It takes a pretty big fella to step into Peter Sellers's shoes, but Steve Martin did it when he took over the Pink Panther franchise back in 2006. Nobody will ever dare say he's better than Sellers in the part, or even as good -- this would be tantamount to heresy, probably even for Martin -- but the snow-haired funnyman has managed to make bumbling Inspector Clouseau fun again and for that he deserves our gratitude. He discussed the role, how the franchise has evolved under his watch, and the challenges and gratification of comedy at a recent press day to promote The Pink Panther 2 (which, by the way, is funnier than Martin's first outing).
Cole Haddon: Why is Inspector Clouseau such a beloved character?
Steve Martin: Because I'm playing him!
SM: May I have your name? Should send you a gift.
CH: So, please explain.
SM: Thanks for the compliment. But it's just something I do. I didn't really study up on anything. However, I did think, if we're making a slapstick comedy, we should go back and evaluate those films. There must be 100 great gags we could take and nobody would know but us -- but we didn't do that. I was just watching [some Chaplin] the other night. He was such a great entertainer, and I couldn't help but feel like, "What a pretender I am!"
CH: Then it's just something you do, the physical comedy. But you're also a master at it, so how do you prepare?
SM: Well, for me, it's mostly in my head. I visualize the scene, and you kind of get a feeling for what the timing should be. I think there's an intellectual property to the physical gags. In my world, they have to be set up. You don't just walk into a door. You walk into the door for a reason. It has to be a logical scene. You can't just be bumped around, or you lower the film a bit.
CH: Pink Panther 2 is probably the most family friendly of all the Pink Panther movies. Hell, the last one had a Viagra gag. Did you intentionally aim for a softer PG rating this time around?
SM: We realized something making the first movie. We were dealing with the legacy of the Peter Sellers movies, which were kind of risqué. We had some of that in the movie. But we realized for [the sequel], the audiences that really liked the first one were families. So we couldn't just pander [by playing directly to that], but brining Jean Reno's character's kids into it did bring his character to life and making him a very genuine person. The hair washing season, which I think is hilarious, works because these are two lonely guys in Paris who think, "Let's go out on the town," but [ironically] just end up washing each other's hair.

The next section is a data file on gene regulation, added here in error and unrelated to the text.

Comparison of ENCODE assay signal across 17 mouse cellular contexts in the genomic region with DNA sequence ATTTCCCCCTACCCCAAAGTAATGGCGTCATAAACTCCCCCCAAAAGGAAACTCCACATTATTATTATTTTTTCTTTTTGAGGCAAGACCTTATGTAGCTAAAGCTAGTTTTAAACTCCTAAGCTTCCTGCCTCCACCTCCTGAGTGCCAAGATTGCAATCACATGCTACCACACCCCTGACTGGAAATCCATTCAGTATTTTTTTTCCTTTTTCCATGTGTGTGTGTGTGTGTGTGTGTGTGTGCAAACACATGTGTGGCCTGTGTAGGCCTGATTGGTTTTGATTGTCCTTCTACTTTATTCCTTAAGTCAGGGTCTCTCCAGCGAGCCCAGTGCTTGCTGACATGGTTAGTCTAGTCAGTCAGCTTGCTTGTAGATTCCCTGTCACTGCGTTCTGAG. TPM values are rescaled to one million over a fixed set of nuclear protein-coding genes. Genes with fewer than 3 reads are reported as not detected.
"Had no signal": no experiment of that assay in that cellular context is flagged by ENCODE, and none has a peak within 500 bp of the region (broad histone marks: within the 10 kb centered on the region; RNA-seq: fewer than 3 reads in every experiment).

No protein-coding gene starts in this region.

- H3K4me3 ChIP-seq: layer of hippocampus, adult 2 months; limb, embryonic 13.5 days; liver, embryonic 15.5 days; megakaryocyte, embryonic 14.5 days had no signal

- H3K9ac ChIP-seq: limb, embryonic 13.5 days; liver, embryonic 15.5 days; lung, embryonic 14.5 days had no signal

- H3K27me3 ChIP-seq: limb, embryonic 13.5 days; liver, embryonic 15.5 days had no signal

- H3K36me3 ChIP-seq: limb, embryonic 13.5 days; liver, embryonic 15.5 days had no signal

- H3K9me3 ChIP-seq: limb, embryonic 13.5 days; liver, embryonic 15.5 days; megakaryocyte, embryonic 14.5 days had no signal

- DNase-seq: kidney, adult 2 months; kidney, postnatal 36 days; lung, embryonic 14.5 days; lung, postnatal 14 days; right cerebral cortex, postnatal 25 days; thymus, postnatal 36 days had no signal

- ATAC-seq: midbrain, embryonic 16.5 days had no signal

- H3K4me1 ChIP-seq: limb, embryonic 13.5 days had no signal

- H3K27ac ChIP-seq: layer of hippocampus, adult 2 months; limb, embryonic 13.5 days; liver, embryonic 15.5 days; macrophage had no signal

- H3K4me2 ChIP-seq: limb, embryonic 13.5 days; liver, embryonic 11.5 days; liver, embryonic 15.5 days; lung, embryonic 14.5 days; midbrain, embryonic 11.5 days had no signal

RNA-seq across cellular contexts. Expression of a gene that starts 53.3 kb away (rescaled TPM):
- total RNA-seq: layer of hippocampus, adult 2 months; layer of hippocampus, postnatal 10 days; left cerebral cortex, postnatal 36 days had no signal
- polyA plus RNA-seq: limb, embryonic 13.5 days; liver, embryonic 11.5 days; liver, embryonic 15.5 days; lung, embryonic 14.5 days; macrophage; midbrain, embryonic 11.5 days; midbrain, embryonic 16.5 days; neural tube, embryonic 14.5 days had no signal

CH: There's a press conference in the movie in which you seem to take a few jabs at the media, particularly in how Alfred Molina's detective responds to journalists' persistent question asking. Venting a bit?
SM: Well, there's a line in the movie from Norman Mailer when we're being interviewed by the press. He had come out of a courthouse and the press asked him, "What do you think about the trial?!" He said, "No comment." Then they asked him, "Can you tell us how you feel right now?" "Well, if I made a comment after I said 'no comment,' I'd look like an ass, wouldn't I?" I thought it was great, so we put it in the movie. But I don't have a problem with the press. I have a problem with negative press. You know, we're all sensitive. But I know you would never do that!
CH: Clouseau gets hitched, which is new. Do you think that's going to change the character in any fundamental way?
SM: I have to tell you that every movie I've done that ends with me at a wedding or holding a baby has been a hit. [Laughs] No, we just discovered while making these movies that there was this romantic thing going on between [Emily Mortimer's character,] Nicole, and Inspector Clouseau. I think it's a great thing to use. It's happy and nice. And if we ever do a third, it would obviously open with our honeymoon. You know, I try to take her across the threshold, and she's wearing arm pads and a helmet.
CH: Your scenes with Lily Tomlin, who tries to improve Clouseau's political correctness, were painfully funny. What was it like working with her after so long?
SM: [It's like] you're finishing a sentence you started twenty years ago. You know, life is like that. We had no warm-up times, being such close friends. So it was very easy to work with her.
CH: I've been making my way through your autobiography, Born Standing Up, which was published in 2007. What do you think was the greatest challenge of writing it?
SM: The biggest challenge was remembering. It's interesting how your own history can be found outside your own mind. Talking to other people, going through memorabilia I had thrown in cardboard boxes over the years. Writing the book was like an archaeological dig the further I went down. It's also a writing challenge, because you have to be careful. You don't want to brag, but you don't want to deny accomplishments.
CH: Do you think you'll get around to writing another volume?
SM: No. I realize now it's all about before you make it that's interesting. By 1980, I was making movies and it's all just anecdotal [after that]. There's no story. "I met so and so." You could replace my name with anybody else's in the movie business.
CH: I have to say, you seem pretty humble for a big star.
SM: Comedy makes you humble. Because there are so many opportunities to miss, and strike out.
CH: Last question then. What's the biggest thrill you get from comedy?
SM: In any other profession, you end up wearing a suit and sitting behind a desk. But if you make it in show business, you end up in a clown suit riding on an elephant.